I think this is related to the phenomenon of pronouncing "g" in the middle of words as [j] (after front vowels) or [ɣ] (after back vowels), but I'm not sure exactly how. Apparently, there used to be a stronger correlation, but some speakers in Northern Germany came to replace [j] and [ɣ] with [g] while retaining the fricative pronunciations [ç] and [x~χ] in "hardening" contexts. Whose German?, by Orrin W. Robinson (1974), quotes Pilch (1966:253) as saying

This lack of [g] is considered by society to be uneducated, but can be observed in speakers with high academic degrees. In the neutralization all of Northern Germany has the voiceless fricative /ç/ or /x/, southern Germany has /k/, for example finally in Tag, Berg. The pressure of educated society is pushing northern Germany towards the stop /k/ here as well, but with less success than with initial and medial /g/. This leads on the one hand to mixed forms like Tag /tak/ < northern /tax/ + southern /tɑk/.

Secondly, the normative intervention leads to a morphophonemic alternation between medial /g/ and final /x, ç/, for example in Berg /bɛrç/, pl. Berge /bɛrgɪ~bɛrjɪ/, Zug /cux/, pl. Zuge /cügɪ~cüjɪ/.

(p. 6)

I don't know how relevant this quote is to modern pronunciations; it might be outdated information.

The "Atlas zur deutschen Alltagssprache" has some maps showing the pronunciation of the final consonant in "Tag" and "Zeug", and also the vowel in "Tag":

enter image description here

Looking at these, it does seem to me that the fricative pronunciations occur in the north of Germany, and are mostly absent in the south.

The note says

In Tag und Zeug ist die (hier "korrekte" – vgl. Ktn. König usw.) oberdeutsche k-Aussprache im ursprünglichen Tach- (Zeuch-) Gebiet schon weit verbreitet, vor allem im standardnäher sprechenden Norden. Eine Ausbreitung der k-Aussprache nach Süden hin über das dialektale ch-Gebiet hinaus ist nicht zu erkennen. Bei 'Tag' kommt eine weiter nördlich gelegene Nord-Süd-Grenze hinzu: Im Norden ist der Vokal kurz (Tach), weiter südlich lang (Taach). Bei Zeuch zeigt sich wie bei König etc. die mitteldeutsche Entwicklung von ch zu sch.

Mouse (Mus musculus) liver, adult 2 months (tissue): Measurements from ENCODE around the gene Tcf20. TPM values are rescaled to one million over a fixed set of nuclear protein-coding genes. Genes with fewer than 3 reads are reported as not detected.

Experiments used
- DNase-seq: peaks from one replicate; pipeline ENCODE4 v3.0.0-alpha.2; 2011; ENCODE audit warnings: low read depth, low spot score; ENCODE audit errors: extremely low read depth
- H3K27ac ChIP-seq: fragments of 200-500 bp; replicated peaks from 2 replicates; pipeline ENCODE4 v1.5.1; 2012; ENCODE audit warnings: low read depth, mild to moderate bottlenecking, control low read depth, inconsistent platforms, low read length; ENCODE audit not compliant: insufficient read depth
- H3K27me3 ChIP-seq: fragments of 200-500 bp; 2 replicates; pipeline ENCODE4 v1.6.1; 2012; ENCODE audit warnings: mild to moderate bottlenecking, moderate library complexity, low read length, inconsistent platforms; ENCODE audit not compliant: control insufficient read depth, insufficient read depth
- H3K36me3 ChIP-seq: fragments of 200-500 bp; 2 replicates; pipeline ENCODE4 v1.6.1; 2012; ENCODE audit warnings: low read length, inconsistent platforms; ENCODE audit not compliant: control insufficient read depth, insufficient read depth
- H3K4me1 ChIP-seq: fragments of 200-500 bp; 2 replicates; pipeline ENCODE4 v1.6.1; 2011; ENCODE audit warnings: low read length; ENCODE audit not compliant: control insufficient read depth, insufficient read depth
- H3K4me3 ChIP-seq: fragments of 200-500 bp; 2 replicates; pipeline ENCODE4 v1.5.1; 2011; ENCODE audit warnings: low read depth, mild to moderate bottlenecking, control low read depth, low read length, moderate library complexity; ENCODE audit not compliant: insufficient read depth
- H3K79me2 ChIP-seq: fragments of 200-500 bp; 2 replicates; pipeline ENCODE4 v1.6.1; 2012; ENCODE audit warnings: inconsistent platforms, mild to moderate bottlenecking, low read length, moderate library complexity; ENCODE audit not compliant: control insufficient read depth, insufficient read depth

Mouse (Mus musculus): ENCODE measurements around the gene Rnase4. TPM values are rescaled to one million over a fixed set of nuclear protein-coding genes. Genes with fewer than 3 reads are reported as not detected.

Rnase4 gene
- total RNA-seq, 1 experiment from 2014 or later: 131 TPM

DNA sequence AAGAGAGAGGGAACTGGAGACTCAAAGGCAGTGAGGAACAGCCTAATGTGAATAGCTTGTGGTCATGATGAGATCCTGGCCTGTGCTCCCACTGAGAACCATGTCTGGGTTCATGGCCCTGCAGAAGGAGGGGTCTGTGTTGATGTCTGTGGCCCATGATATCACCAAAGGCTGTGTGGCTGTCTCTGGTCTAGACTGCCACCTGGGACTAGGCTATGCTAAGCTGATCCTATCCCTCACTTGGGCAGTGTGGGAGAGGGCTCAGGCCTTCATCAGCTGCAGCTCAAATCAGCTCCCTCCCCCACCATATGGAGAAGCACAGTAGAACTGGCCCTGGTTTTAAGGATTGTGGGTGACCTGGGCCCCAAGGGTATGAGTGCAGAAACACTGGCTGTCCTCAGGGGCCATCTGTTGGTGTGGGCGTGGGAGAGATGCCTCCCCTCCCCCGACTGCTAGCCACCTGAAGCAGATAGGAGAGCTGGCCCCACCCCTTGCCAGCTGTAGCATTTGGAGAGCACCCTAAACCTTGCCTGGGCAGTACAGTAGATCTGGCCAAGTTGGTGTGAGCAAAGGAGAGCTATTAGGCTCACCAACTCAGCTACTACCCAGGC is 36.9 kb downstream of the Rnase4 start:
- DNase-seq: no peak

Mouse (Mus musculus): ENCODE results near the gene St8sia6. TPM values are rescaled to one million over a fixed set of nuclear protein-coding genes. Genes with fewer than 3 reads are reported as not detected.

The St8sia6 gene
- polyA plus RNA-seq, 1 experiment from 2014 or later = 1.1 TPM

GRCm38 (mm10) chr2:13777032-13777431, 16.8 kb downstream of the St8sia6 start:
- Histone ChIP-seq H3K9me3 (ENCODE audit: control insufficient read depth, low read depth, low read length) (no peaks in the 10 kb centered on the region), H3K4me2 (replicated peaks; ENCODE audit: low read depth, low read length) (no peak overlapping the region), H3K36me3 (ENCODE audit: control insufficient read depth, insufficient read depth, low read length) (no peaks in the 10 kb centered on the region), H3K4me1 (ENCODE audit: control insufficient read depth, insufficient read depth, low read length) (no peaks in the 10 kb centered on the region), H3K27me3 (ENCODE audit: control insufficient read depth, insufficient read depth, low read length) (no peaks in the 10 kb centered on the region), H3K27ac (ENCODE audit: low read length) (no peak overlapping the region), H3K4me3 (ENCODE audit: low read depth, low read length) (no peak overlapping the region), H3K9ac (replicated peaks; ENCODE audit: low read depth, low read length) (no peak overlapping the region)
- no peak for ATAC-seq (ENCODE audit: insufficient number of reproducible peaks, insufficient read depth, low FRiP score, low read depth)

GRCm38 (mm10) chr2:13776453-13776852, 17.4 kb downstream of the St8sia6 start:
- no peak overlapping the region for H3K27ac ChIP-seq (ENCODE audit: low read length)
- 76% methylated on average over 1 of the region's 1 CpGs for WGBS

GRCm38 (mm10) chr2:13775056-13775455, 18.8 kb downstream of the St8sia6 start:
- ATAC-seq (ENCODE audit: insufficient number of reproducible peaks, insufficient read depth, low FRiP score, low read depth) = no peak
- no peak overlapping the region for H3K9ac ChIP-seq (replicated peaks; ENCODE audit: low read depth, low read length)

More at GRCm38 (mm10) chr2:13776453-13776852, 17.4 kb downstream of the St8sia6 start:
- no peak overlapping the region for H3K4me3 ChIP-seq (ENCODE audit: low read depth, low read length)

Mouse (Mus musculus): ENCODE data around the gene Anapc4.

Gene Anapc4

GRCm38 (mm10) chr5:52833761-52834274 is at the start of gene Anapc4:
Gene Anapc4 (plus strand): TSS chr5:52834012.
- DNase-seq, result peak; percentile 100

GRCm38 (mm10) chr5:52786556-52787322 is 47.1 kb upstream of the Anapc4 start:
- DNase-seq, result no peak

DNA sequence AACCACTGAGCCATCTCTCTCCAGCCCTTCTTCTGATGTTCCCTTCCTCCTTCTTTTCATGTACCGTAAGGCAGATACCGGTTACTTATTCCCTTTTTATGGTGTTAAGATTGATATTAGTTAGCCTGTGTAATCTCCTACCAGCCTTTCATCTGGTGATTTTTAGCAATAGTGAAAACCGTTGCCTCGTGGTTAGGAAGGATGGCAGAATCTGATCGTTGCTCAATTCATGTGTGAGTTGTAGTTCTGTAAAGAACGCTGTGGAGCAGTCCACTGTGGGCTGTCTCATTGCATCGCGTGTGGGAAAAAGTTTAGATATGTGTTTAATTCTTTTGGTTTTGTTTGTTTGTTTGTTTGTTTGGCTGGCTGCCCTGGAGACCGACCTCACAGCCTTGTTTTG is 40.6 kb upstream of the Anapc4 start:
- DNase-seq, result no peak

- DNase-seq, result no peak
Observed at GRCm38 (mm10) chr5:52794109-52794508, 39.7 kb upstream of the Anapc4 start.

My understanding is that the pronunciation of "g" as a plosive or as a fricative is usually a general thing, so I would expect someone who says "Tach" to also say "Genuch", and someone who says "Tak" to also say "Genuk".

However, the "standard" does have at least one inconsistency: a fricative pronunciation is prescribed only for words ending in "-ig", as well as some derived forms like "-igkeit".

Auslautverhärtung

Typically in German, a word-final (or more accurately, syllable-final) "lenis" obstruent consonant is "hardened" so that it sounds pretty much like a "fortis" consonant. E.g. the word "seid" is pronounced like "seit". This is described as a "neutralization" of the sounds /d/ and /t/ in this position. (There may actually be a small difference in the pronunciation on average--a concept called "incomplete neutralization"--but people can't hear the difference reliably the same way the difference between word-initial /t/ and /d/ can be clearly heard in a standard German accent.)

If I remember correctly, there are supposed to be dialects of German without Auslautverhärtung, but I don't remember where they are.

Related question: How is the ending -ig pronounced, and where?

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Here in vienna it can be heard with a k. I myself would mostly use it that way.